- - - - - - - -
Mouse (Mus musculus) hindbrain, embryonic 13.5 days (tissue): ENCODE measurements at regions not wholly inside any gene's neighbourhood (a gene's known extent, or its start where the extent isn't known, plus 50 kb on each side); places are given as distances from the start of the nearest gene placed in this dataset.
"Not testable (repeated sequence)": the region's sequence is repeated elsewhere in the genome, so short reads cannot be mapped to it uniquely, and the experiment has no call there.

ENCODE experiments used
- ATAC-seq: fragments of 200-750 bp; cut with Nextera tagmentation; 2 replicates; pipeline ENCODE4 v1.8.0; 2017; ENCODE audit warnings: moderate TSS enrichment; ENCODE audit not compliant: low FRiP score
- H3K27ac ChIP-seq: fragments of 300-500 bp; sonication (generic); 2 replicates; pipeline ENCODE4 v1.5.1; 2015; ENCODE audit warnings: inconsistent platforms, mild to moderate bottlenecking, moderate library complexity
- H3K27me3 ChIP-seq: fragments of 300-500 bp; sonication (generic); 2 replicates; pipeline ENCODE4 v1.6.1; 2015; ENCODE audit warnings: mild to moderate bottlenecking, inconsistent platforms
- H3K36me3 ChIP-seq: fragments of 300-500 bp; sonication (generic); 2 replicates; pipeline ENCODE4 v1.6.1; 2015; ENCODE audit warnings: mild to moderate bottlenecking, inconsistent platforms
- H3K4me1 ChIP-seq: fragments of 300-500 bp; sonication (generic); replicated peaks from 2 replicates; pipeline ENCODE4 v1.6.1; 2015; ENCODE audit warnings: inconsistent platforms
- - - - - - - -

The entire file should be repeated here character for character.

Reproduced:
Mouse (Mus musculus) hindbrain, embryonic 13.5 days (tissue): ENCODE measurements at regions not wholly inside any gene's neighbourhood (a gene's known extent, or its start where the extent isn't known, plus 50 kb on each side); places are given as distances from the start of the nearest gene placed in this dataset.
"Not testable (repeated sequence)": the region's sequence is repeated elsewhere in the genome, so short reads cannot be mapped to it uniquely, and the experiment has no call there.

ENCODE experiments used
- ATAC-seq: fragments of 200-750 bp; cut with Nextera tagmentation; 2 replicates; pipeline ENCODE4 v1.8.0; 2017; ENCODE audit warnings: moderate TSS enrichment; ENCODE audit not compliant: low FRiP score
- H3K27ac ChIP-seq: fragments of 300-500 bp; sonication (generic); 2 replicates; pipeline ENCODE4 v1.5.1; 2015; ENCODE audit warnings: inconsistent platforms, mild to moderate bottlenecking, moderate library complexity
- H3K27me3 ChIP-seq: fragments of 300-500 bp; sonication (generic); 2 replicates; pipeline ENCODE4 v1.6.1; 2015; ENCODE audit warnings: mild to moderate bottlenecking, inconsistent platforms
- H3K36me3 ChIP-seq: fragments of 300-500 bp; sonication (generic); 2 replicates; pipeline ENCODE4 v1.6.1; 2015; ENCODE audit warnings: mild to moderate bottlenecking, inconsistent platforms
- H3K4me1 ChIP-seq: fragments of 300-500 bp; sonication (generic); replicated peaks from 2 replicates; pipeline ENCODE4 v1.6.1; 2015; ENCODE audit warnings: inconsistent platforms